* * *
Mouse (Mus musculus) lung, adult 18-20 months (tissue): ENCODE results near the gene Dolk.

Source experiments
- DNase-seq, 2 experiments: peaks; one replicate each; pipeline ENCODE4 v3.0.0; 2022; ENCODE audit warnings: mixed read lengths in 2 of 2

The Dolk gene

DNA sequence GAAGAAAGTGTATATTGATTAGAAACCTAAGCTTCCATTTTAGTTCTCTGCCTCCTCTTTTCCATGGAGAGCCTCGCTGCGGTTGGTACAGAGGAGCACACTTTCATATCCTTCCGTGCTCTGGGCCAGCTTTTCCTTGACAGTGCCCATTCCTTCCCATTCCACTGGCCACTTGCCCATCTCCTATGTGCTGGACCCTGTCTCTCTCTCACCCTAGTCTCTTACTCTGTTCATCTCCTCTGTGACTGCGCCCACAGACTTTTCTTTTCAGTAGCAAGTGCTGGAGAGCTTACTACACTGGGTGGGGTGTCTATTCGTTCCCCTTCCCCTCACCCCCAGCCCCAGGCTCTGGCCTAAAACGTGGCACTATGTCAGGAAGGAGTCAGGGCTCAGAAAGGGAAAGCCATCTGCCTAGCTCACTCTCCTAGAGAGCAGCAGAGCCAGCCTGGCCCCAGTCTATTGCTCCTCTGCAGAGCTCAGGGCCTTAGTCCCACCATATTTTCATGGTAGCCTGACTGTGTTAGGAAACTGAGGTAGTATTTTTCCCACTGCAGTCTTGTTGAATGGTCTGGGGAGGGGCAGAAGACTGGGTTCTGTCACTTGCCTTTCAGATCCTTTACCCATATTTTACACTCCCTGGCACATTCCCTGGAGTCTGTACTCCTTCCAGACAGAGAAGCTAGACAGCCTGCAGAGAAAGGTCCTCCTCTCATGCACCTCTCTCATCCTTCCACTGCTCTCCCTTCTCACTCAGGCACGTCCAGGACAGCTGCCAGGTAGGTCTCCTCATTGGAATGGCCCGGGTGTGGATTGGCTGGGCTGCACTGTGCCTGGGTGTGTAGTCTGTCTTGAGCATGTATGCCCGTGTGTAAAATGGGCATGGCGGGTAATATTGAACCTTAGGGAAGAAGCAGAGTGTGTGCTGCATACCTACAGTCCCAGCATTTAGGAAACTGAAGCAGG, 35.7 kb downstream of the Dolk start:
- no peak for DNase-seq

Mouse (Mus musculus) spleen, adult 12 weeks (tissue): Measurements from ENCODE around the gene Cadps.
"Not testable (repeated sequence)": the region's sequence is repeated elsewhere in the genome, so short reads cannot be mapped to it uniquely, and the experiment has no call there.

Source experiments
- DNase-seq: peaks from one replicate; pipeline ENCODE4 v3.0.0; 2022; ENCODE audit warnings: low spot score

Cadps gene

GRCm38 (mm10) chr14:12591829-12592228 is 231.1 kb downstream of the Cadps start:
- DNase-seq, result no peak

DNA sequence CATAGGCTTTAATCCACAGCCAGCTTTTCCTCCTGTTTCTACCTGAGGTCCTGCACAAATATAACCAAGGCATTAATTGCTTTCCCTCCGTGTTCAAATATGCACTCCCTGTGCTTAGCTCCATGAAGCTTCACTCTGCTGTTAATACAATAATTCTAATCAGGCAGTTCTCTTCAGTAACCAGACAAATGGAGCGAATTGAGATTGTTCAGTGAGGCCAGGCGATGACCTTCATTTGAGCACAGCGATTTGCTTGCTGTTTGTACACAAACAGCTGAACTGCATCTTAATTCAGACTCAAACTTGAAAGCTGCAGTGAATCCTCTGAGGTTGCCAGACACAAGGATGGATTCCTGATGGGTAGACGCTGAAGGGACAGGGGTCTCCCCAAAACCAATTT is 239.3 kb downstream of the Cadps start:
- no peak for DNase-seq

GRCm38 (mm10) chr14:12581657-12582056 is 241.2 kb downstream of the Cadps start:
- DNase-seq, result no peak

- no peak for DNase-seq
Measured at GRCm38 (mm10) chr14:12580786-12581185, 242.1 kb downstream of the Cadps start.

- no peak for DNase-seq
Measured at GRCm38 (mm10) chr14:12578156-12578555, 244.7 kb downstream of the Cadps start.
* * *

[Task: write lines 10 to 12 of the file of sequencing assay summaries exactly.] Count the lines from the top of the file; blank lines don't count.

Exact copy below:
- DNase-seq: peaks from one replicate; pipeline ENCODE4 v3.0.0; 2022; ENCODE audit warnings: low spot score

Cadps gene

GRCm38 (mm10) chr14:12591829-12592228 is 231.1 kb downstream of the Cadps start: